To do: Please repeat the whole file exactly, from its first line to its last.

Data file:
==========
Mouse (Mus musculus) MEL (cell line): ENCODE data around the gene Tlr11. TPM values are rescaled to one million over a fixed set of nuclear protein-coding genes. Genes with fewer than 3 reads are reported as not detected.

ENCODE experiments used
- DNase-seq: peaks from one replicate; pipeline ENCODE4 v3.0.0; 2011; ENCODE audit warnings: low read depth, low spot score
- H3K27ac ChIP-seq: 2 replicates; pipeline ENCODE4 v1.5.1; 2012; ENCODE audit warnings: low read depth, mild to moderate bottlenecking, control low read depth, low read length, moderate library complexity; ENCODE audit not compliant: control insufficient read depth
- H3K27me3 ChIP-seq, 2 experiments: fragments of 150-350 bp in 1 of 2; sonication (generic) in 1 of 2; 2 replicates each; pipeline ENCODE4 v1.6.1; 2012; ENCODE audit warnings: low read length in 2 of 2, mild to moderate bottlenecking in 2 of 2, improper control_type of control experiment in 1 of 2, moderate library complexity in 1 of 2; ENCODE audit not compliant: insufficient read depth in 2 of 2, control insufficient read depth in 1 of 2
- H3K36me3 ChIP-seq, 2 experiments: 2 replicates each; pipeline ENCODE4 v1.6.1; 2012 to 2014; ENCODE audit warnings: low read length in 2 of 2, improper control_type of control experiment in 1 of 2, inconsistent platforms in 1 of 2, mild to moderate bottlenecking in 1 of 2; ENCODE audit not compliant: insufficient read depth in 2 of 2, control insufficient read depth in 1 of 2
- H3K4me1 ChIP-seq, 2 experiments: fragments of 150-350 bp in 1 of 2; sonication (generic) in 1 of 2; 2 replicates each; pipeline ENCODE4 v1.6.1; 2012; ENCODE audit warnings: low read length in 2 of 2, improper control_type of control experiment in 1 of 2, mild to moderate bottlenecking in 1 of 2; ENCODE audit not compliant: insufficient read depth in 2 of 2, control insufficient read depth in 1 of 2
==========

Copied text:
Mouse (Mus musculus) MEL (cell line): ENCODE data around the gene Tlr11. TPM values are rescaled to one million over a fixed set of nuclear protein-coding genes. Genes with fewer than 3 reads are reported as not detected.

ENCODE experiments used
- DNase-seq: peaks from one replicate; pipeline ENCODE4 v3.0.0; 2011; ENCODE audit warnings: low read depth, low spot score
- H3K27ac ChIP-seq: 2 replicates; pipeline ENCODE4 v1.5.1; 2012; ENCODE audit warnings: low read depth, mild to moderate bottlenecking, control low read depth, low read length, moderate library complexity; ENCODE audit not compliant: control insufficient read depth
- H3K27me3 ChIP-seq, 2 experiments: fragments of 150-350 bp in 1 of 2; sonication (generic) in 1 of 2; 2 replicates each; pipeline ENCODE4 v1.6.1; 2012; ENCODE audit warnings: low read length in 2 of 2, mild to moderate bottlenecking in 2 of 2, improper control_type of control experiment in 1 of 2, moderate library complexity in 1 of 2; ENCODE audit not compliant: insufficient read depth in 2 of 2, control insufficient read depth in 1 of 2
- H3K36me3 ChIP-seq, 2 experiments: 2 replicates each; pipeline ENCODE4 v1.6.1; 2012 to 2014; ENCODE audit warnings: low read length in 2 of 2, improper control_type of control experiment in 1 of 2, inconsistent platforms in 1 of 2, mild to moderate bottlenecking in 1 of 2; ENCODE audit not compliant: insufficient read depth in 2 of 2, control insufficient read depth in 1 of 2
- H3K4me1 ChIP-seq, 2 experiments: fragments of 150-350 bp in 1 of 2; sonication (generic) in 1 of 2; 2 replicates each; pipeline ENCODE4 v1.6.1; 2012; ENCODE audit warnings: low read length in 2 of 2, improper control_type of control experiment in 1 of 2, mild to moderate bottlenecking in 1 of 2; ENCODE audit not compliant: insufficient read depth in 2 of 2, control insufficient read depth in 1 of 2